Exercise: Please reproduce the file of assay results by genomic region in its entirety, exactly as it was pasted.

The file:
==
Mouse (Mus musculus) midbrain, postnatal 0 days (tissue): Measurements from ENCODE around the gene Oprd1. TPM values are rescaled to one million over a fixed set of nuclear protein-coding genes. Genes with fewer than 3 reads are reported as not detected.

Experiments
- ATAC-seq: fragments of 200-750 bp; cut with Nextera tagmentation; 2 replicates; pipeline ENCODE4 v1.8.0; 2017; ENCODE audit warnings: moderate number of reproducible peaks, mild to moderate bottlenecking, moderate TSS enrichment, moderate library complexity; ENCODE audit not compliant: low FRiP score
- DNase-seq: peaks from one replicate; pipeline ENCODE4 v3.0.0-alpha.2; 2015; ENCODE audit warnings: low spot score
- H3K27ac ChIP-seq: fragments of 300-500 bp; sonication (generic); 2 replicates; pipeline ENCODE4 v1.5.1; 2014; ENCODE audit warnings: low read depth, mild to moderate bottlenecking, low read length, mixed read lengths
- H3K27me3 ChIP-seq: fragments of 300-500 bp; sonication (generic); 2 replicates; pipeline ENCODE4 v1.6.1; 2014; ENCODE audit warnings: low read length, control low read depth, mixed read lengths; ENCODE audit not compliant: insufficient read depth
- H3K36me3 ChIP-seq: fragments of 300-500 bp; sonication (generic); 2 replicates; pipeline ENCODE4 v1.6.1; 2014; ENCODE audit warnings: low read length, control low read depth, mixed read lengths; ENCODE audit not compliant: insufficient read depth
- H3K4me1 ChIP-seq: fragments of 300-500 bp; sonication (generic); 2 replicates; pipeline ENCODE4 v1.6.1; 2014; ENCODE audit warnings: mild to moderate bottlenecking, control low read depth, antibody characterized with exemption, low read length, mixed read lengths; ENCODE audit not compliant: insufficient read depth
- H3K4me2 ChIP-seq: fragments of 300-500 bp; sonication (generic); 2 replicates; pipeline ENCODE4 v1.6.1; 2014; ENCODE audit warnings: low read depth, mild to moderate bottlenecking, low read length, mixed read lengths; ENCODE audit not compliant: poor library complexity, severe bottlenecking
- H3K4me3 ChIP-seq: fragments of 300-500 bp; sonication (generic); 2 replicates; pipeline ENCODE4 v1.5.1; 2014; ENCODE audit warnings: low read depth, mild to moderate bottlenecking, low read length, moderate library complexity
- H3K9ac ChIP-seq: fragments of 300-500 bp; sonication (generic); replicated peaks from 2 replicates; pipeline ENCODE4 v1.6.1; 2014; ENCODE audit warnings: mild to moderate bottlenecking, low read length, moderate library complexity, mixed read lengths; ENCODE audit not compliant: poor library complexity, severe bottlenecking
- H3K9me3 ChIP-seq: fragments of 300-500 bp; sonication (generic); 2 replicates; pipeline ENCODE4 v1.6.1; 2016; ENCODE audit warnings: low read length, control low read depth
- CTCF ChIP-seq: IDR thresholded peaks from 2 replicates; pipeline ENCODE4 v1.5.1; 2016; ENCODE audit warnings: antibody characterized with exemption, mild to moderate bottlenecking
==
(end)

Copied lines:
Mouse (Mus musculus) midbrain, postnatal 0 days (tissue): Measurements from ENCODE around the gene Oprd1. TPM values are rescaled to one million over a fixed set of nuclear protein-coding genes. Genes with fewer than 3 reads are reported as not detected.

Experiments
- ATAC-seq: fragments of 200-750 bp; cut with Nextera tagmentation; 2 replicates; pipeline ENCODE4 v1.8.0; 2017; ENCODE audit warnings: moderate number of reproducible peaks, mild to moderate bottlenecking, moderate TSS enrichment, moderate library complexity; ENCODE audit not compliant: low FRiP score
- DNase-seq: peaks from one replicate; pipeline ENCODE4 v3.0.0-alpha.2; 2015; ENCODE audit warnings: low spot score
- H3K27ac ChIP-seq: fragments of 300-500 bp; sonication (generic); 2 replicates; pipeline ENCODE4 v1.5.1; 2014; ENCODE audit warnings: low read depth, mild to moderate bottlenecking, low read length, mixed read lengths
- H3K27me3 ChIP-seq: fragments of 300-500 bp; sonication (generic); 2 replicates; pipeline ENCODE4 v1.6.1; 2014; ENCODE audit warnings: low read length, control low read depth, mixed read lengths; ENCODE audit not compliant: insufficient read depth
- H3K36me3 ChIP-seq: fragments of 300-500 bp; sonication (generic); 2 replicates; pipeline ENCODE4 v1.6.1; 2014; ENCODE audit warnings: low read length, control low read depth, mixed read lengths; ENCODE audit not compliant: insufficient read depth
- H3K4me1 ChIP-seq: fragments of 300-500 bp; sonication (generic); 2 replicates; pipeline ENCODE4 v1.6.1; 2014; ENCODE audit warnings: mild to moderate bottlenecking, control low read depth, antibody characterized with exemption, low read length, mixed read lengths; ENCODE audit not compliant: insufficient read depth
- H3K4me2 ChIP-seq: fragments of 300-500 bp; sonication (generic); 2 replicates; pipeline ENCODE4 v1.6.1; 2014; ENCODE audit warnings: low read depth, mild to moderate bottlenecking, low read length, mixed read lengths; ENCODE audit not compliant: poor library complexity, severe bottlenecking
- H3K4me3 ChIP-seq: fragments of 300-500 bp; sonication (generic); 2 replicates; pipeline ENCODE4 v1.5.1; 2014; ENCODE audit warnings: low read depth, mild to moderate bottlenecking, low read length, moderate library complexity
- H3K9ac ChIP-seq: fragments of 300-500 bp; sonication (generic); replicated peaks from 2 replicates; pipeline ENCODE4 v1.6.1; 2014; ENCODE audit warnings: mild to moderate bottlenecking, low read length, moderate library complexity, mixed read lengths; ENCODE audit not compliant: poor library complexity, severe bottlenecking
- H3K9me3 ChIP-seq: fragments of 300-500 bp; sonication (generic); 2 replicates; pipeline ENCODE4 v1.6.1; 2016; ENCODE audit warnings: low read length, control low read depth
- CTCF ChIP-seq: IDR thresholded peaks from 2 replicates; pipeline ENCODE4 v1.5.1; 2016; ENCODE audit warnings: antibody characterized with exemption, mild to moderate bottlenecking